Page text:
precision than the separate forecasts between countries.
In this situation it is possible to adjust the individual forecasts by
taking into account the aggregated forecasts.
On the other hand, if the forecasts of the different elements in the
traffic matrix turn out to be as good as the accumulated forecasts, then it is
not necessary to adjust the forecasts.
Evaluation of the relative precision of forecasts may be carried out by
comparing the ratios s¢(X)/X where X is the forecast and eq \o(\s\up4(^),s)(X)
the estimated forecast error.
4.3 Kruithof's method
Kruithof's method [11] is well known. The method uses the last known
traffic matrix and forecasts of the row and column sum to make forecasts of the
traffic matrix. This is carried out by an efficient iteration procedure.
Kruithof's method does not take into account the change over time in the
PAGE4 Fascicle II.3 - Rec. E.506
point-to-point traffic. Because Kruithof's method only uses the last known
traffic matrix, information on the previous traffic matrices does not contribute
to the forecasts. This would be disadvantageous. Especially when the growth of
the distinct point-to-point traffic varies. Also when the traffic matrices
reflect seasonal data, Kruithof's method may give poor forecasts.
4.4 Extension of Kruithof's method
The traditional Kruithof's method is a projection of the traffic based on
the last known traffic matrix and forecasts of the row and column sums.
It is possible to extend Kruithof's method by taking into account not only
forecasts of the row and column but also forecasts of point-to-point traffic.
Kruithof's method is then used to adjust the point-to-point traffic forecasts to
obtain consistency with the forecasts of row and column sums.
The extended Kruithof's method is superior to the traditional Kruithof's
method and is therefore recommended.
4.5 Weighted least squares method
Weighted least squares method is again an extension of the last method.
Let {Cij}, {Ci.} and {C.j} be forecasts of point-to-point traffic, row sums and
column sums respectively.
The extended Kruithof's method assumes that the row and column sums are
"true" and adjust {Cij} to obtain consistency.
The weighted least squares method [2] is based on the assumption that both
the point-to-point forecasts and the row and column sum forecasts are uncertain.
A reasonable way to solve the problem is to give the various forecasts different
weights.
Let the weighted least squares forecasts be {Dij}. The square sum Q is
defined by:
Q = eq \i\su(ij, ,aij)(Cij - Dij)2+eq \i\su(i, , ) bi(Ci. - Di.)2+eq
\i\su(j, , ) cj(C.j - D.j)2 (4-1)
where {aij}, {bi }, {cj} are chosen constants or weights.
The weighted least squares forecast is found by:
MinQ(Dij)
Dij
Fascicle II.3 - Rec. E.506 PAGE1
subject to
Di. = eq \i\su(j, , ) Dij i = 1, 2, . . .
(4-2)
and
D.j = eq \i\su(i, , ) Dij j = 1, 2, . . .
A natural choice of weights is the inverse of the variance of the
forecasts. One way to find an estimate of the standard deviation of the forecasts
is to perform ex-post forecasting and then calculate the root mean square error.
The properties of this method are analyzed in [14].
5 Top down and bottom up methods
5.1 Choice of model
The object is to produce forecasts for the traffic between countries. For
this to be a sensible procedure, it is necessary that the traffic between the
countries should not be too small, so that the forecasts may be accurate. A
method of this type is usually denoted as "bottom up".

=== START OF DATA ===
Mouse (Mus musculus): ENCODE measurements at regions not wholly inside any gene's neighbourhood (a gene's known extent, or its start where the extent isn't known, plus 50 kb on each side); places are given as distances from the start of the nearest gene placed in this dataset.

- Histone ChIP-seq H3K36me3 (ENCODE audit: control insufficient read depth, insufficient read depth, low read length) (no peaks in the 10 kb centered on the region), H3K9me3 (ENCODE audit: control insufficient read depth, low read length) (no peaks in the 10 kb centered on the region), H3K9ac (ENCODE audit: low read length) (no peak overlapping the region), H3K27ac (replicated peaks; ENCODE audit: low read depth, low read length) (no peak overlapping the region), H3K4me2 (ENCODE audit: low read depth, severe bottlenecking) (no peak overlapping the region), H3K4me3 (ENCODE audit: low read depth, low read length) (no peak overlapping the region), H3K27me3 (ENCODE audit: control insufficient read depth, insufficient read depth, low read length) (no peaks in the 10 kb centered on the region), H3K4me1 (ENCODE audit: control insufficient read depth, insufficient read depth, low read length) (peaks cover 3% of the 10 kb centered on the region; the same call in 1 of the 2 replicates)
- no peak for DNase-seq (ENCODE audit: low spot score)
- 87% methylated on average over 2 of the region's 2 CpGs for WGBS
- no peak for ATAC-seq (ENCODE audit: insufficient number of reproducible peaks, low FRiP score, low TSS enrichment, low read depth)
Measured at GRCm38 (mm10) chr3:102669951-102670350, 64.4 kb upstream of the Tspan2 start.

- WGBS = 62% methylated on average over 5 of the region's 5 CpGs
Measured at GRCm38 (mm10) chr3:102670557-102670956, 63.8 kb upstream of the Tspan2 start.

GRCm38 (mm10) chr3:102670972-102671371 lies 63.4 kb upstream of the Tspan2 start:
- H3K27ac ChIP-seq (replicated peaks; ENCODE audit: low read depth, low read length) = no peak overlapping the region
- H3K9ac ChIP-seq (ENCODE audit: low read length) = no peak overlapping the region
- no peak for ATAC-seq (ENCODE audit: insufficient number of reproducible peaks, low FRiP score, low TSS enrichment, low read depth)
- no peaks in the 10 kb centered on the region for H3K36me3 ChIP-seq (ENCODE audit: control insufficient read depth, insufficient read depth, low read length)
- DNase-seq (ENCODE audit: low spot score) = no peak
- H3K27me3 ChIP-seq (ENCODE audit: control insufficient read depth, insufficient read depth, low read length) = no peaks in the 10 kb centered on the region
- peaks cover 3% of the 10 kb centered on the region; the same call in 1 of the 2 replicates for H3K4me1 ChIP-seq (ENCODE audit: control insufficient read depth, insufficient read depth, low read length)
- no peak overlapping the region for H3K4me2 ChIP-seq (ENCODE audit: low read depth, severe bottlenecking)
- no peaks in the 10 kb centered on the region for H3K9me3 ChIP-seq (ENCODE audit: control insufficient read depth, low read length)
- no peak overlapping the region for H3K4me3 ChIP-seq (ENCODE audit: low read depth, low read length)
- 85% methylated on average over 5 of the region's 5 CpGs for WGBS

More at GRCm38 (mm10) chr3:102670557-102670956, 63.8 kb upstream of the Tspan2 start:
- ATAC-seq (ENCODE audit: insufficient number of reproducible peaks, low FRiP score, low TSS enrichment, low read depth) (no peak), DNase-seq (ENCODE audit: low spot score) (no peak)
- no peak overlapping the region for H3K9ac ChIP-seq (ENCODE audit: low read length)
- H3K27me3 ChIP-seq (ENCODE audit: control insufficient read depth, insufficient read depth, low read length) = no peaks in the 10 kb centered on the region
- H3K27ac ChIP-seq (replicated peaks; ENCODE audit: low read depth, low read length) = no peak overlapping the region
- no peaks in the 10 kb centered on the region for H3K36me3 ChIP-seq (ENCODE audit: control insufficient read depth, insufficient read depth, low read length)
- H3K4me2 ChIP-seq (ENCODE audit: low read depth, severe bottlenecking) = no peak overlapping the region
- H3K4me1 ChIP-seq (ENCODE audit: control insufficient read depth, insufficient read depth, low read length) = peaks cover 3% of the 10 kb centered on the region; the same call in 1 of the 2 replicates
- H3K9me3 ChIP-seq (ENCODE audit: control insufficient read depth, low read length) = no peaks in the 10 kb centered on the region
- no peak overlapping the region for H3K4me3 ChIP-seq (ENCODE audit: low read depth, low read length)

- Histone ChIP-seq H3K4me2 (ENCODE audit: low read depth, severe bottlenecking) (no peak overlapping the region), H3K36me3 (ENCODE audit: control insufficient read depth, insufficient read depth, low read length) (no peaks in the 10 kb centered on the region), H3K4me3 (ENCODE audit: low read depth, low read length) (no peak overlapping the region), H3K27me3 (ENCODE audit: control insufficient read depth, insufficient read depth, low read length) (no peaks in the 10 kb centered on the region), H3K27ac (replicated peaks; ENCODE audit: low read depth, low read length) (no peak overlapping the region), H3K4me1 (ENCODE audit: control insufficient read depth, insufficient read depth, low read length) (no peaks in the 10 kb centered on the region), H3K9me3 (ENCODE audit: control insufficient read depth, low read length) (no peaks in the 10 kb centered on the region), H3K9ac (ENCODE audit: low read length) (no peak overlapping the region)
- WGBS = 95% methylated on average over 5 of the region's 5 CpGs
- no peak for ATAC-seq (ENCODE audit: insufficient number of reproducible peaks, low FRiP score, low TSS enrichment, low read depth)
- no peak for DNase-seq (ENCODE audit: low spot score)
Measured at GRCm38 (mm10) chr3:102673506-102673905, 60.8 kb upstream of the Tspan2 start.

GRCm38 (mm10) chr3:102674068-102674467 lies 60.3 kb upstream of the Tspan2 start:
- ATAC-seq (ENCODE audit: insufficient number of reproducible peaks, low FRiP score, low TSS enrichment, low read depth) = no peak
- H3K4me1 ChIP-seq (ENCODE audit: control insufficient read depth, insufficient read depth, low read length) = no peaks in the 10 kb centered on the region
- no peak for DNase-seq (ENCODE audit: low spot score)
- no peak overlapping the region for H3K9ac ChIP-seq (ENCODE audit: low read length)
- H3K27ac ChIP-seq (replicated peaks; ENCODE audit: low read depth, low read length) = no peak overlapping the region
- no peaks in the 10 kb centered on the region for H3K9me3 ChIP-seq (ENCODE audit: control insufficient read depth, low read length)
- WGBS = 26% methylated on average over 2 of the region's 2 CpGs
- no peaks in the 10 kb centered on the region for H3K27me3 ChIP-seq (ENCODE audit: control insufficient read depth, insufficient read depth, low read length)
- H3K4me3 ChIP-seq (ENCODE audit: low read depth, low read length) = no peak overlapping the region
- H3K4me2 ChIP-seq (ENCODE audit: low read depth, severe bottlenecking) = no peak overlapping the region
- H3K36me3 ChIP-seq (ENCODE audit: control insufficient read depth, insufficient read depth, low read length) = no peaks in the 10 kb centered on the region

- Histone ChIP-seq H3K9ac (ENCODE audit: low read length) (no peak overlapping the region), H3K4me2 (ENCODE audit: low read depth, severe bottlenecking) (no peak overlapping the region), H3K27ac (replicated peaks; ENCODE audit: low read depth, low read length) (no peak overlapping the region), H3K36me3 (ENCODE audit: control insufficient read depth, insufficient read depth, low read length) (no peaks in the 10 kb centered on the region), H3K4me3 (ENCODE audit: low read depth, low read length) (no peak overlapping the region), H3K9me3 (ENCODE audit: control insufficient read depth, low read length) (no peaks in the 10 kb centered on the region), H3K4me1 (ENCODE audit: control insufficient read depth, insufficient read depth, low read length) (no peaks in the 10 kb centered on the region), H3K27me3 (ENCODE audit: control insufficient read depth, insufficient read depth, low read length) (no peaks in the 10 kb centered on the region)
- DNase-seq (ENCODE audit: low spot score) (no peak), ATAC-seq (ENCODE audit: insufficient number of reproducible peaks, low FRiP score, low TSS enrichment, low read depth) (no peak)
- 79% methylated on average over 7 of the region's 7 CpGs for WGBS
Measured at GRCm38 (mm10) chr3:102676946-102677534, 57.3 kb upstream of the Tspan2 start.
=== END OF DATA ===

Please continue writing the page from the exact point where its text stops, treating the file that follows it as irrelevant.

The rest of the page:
Alternatively, when there is a small amount of traffic between the
countries in question, it is better to start out with forecasting the traffic for
a larger group of countries. These forecasts are often used as a basis for
forecasts for the traffic to each country. This is done by a correction procedure
to be described in more detail below. Methods of this type are called "top down".
The following comments concern the preference of one method over another.
Let sT2 be the variance of the aggregated forecast, and si2 be the variance
of the local forecast No. i and gij be the covariance of the local forecast No. i
and j. If the following inequality is true:
eq \o(\s\up4(^),s)\s(2,T) < eq \i\su(i, , ) eq \o(\s\up
4(^),s)\s(2,i) + eq \i\su(i ¹, , )\I\su( j, , )gij (5-1)
then, in general, it is not recommended to use the bottom up method, but to use
the top down method.
In many situations it is possible to use a more advanced forecasting model
on the aggregated level. Also, the data on an aggregated level may be more
consistent and less influenced by stochastic changes compared to data on a lower
level. Hence, in most cases the inequality stated above will be satisfied for
small countries.
5.2 Bottom up method
As outlined in S 5.1 the bottom up method is defined as a procedure for
making separate forecasts of the traffic between different countries directly. If
the inequality given in S 5.1 is not satisfied, which may be the case for large
countries, it is sufficient to use the bottom up method. Hence, one of the
forecasting models mentioned in Recommendation E.507 can be used to produce
traffic forecasts for different countries.
5.3 Top down procedure
In most cases the top down procedure is recommended for producing
forecasts of international traffic for a small country. In Annex D a detailed
example of such a forecasting procedure is given.
The first step in the procedure is to find a forecasting model on the
aggregated level, which may be a rather sophisticated model. Let XT be the
traffic forecasts on the aggregated level and sT the estimated standard deviation
of the forecasts.
The next step is to develop separate forecasting models of traffic to
different countries. Let Xi be the traffic forecast to the ith country and s¢i
the standard deviation. Now, the separate forecasts [Xi] have to be corrected by
taking into account the aggregated forecasts XT. We know that in general
XT ¹ eq \i\su(i, , ) Xi (5-2)
Let the corrections of [Xi] be [X`i], and the corrected aggregated
forecast then be X`T = S X`i.
The procedure for finding [X`i] is described in Annex C.
6 Forecasting methods when observations are missing
6.1 Introduction
Most forecasting models are based on equally spaced time series. If one
observation or a set of observations are missing, it is necessary either to use
an estimate of missing observations and then use the forecasting model or to
modify the forecasting model.
All smoothing models are applied on equally spaced observations. Also
autoregressive integrated moving average (ARIMA)-models operate on equally spaced